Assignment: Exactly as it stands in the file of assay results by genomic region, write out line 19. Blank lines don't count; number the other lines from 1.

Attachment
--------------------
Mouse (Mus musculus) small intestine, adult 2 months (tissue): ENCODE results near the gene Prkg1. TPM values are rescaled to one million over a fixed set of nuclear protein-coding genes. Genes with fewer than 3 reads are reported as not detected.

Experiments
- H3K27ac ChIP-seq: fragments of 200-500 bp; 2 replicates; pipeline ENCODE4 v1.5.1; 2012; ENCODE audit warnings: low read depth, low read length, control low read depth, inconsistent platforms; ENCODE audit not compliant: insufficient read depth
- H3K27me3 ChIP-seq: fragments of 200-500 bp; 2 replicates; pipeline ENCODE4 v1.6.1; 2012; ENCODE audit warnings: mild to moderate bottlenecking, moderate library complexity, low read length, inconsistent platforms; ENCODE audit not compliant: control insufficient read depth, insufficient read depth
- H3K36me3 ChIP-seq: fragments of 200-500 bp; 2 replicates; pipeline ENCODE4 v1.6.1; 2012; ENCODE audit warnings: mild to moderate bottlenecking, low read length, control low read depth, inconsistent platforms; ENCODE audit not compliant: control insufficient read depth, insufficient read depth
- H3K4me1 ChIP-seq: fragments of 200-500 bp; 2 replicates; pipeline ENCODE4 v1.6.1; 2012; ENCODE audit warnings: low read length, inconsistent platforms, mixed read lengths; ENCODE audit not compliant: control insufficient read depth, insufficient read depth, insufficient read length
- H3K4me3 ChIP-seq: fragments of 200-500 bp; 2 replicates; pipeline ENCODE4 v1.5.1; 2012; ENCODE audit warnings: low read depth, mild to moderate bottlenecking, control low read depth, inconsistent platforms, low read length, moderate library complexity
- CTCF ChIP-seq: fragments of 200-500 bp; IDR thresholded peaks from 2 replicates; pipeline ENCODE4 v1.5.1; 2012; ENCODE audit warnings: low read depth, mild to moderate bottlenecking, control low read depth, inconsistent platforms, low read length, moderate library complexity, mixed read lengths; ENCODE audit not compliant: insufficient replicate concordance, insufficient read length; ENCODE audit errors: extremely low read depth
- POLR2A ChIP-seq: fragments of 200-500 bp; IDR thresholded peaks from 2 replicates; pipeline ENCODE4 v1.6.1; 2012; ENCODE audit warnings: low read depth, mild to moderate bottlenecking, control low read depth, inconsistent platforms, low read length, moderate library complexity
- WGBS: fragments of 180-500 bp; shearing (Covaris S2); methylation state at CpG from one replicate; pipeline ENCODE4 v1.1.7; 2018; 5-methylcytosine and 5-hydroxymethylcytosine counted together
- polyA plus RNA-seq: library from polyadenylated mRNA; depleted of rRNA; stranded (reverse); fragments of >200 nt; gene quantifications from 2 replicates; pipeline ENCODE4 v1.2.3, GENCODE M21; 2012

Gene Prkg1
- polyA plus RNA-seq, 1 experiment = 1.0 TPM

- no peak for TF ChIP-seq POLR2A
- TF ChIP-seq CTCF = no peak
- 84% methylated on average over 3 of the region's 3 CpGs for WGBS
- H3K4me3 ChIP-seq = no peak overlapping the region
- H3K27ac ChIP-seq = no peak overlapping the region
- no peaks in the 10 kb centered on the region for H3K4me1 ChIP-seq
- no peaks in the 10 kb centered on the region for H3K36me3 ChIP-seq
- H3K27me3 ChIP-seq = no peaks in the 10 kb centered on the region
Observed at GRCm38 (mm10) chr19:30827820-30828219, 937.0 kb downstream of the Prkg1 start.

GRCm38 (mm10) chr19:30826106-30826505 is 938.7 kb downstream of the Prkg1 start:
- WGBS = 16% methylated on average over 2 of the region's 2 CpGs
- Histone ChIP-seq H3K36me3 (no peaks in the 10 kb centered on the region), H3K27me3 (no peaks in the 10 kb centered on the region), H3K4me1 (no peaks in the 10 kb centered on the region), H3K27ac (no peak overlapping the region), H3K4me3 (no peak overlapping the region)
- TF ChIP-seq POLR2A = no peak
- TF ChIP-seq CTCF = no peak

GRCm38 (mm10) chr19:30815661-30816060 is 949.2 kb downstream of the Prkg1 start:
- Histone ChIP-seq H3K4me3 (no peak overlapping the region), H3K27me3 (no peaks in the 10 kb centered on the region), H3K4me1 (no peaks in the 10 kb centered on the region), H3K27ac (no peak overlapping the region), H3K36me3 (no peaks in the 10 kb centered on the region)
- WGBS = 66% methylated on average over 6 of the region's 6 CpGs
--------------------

- no peaks in the 10 kb centered on the region for H3K4me1 ChIP-seq